Part of the castle is still retained for private use by the descendants of Louis-Philippe, in the persons of Jacques d'Orléans, duke of Orléans and of Prince Michel d'Orléans, count of Evreux, the descendants of the now deceased Isabelle de Bragance-Orléans, the Countess of Paris and founder of the castle's museum.

The museum boasts a collection of 22,000 books, 145 paintings and portraits and the berline coach which once belonged to JeanV of Portugal and is the oldest French manufactured coach, made in 1727, on exhibit in all of France.

I personally enjoy contemplating the portraits of the European cream of the crop of the times. Many visitors, including myself, come away with raised eyebrows, rendered speechless by the beauty and mostly lack thereof, displayed by the portraitists of yore.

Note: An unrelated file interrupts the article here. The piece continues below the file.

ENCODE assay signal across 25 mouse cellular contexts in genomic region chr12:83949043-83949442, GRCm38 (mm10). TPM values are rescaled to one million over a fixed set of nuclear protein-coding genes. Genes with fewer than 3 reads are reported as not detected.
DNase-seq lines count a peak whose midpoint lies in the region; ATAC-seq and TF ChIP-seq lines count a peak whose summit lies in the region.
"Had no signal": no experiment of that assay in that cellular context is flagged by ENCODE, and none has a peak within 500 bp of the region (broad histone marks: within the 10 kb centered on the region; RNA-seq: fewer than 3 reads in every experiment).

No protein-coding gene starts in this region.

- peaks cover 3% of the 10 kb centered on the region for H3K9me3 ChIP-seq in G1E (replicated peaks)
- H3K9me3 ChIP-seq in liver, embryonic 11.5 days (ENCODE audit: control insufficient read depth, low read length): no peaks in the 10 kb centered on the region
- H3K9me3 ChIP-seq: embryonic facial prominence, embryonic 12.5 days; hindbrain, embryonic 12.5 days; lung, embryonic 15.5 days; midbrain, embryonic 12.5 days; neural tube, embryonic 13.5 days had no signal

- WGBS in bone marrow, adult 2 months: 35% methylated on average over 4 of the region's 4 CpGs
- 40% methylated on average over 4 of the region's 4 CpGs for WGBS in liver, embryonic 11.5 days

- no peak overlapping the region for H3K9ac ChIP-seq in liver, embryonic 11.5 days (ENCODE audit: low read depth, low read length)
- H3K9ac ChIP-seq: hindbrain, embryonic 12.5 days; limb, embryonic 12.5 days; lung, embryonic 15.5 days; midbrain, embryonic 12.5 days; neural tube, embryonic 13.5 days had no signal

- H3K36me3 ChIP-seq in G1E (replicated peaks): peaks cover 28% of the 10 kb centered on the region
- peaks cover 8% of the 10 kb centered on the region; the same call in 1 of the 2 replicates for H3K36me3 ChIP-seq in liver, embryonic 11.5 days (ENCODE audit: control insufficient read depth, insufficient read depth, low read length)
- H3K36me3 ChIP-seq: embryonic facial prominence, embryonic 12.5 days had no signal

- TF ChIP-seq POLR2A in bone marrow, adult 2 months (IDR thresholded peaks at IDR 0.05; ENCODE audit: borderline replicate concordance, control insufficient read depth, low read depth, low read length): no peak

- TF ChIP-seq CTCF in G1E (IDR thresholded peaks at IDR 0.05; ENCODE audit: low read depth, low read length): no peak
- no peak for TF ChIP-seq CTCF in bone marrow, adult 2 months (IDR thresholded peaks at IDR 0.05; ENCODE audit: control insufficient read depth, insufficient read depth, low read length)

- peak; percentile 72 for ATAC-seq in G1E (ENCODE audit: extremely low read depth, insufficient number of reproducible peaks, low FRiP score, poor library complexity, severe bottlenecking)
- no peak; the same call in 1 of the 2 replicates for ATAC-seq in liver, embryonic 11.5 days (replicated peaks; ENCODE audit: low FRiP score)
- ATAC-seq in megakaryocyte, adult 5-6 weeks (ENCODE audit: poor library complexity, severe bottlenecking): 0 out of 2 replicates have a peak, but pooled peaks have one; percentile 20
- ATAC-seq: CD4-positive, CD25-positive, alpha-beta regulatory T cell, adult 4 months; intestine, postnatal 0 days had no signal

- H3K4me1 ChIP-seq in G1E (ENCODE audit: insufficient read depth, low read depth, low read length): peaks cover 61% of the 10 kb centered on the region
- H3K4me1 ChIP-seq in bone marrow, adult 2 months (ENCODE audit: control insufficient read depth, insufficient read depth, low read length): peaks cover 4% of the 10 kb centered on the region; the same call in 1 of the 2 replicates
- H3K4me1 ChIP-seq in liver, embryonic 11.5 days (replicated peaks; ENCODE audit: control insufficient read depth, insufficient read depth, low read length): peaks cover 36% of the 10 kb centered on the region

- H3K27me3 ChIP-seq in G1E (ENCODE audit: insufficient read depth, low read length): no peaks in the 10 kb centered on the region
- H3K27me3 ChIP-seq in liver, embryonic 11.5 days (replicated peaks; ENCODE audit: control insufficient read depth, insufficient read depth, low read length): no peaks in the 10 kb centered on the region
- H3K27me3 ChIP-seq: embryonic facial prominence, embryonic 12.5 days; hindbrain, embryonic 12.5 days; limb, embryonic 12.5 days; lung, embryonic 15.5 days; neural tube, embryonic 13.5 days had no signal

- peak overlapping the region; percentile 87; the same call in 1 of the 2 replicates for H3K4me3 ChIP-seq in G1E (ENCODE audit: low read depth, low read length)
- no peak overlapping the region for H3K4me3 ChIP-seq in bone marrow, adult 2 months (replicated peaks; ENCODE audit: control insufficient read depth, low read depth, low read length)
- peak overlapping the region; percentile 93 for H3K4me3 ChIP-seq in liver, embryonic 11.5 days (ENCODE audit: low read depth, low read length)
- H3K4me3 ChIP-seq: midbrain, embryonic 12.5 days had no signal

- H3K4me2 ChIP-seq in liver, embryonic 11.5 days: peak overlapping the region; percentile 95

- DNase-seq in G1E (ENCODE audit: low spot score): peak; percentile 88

Very large Bourbon noses hang between virtually every set of eyes painted, leaving us to wonder if the dictates of beauty at the time were so very different from our own, and being rather happy to be descendants of the kitchen staff and parlor maids instead of the royals. They make Charles of England seem absolutely handsome in comparison. The ladies are also rather rounded, which makes me feel much better about my own person. All in all, a trip through the portrait gallery leaves almost everybody feeling quite attractive. The morale boost alone is worth the paltry entrance fee of only €4.

Once the visit of the chateau of Eu is finished, it is most definitely worth a short stroll across the courtyard to have a look inside the Collegiale Notre-Dame and Saint Laurent O'Toole church, dating from 1186. Do take a half-hour and go down into the very impressive crypt where quite a few of the Counts of Eu are represented in ancient stone carvings on their tombs. A slightly spooky experience and free!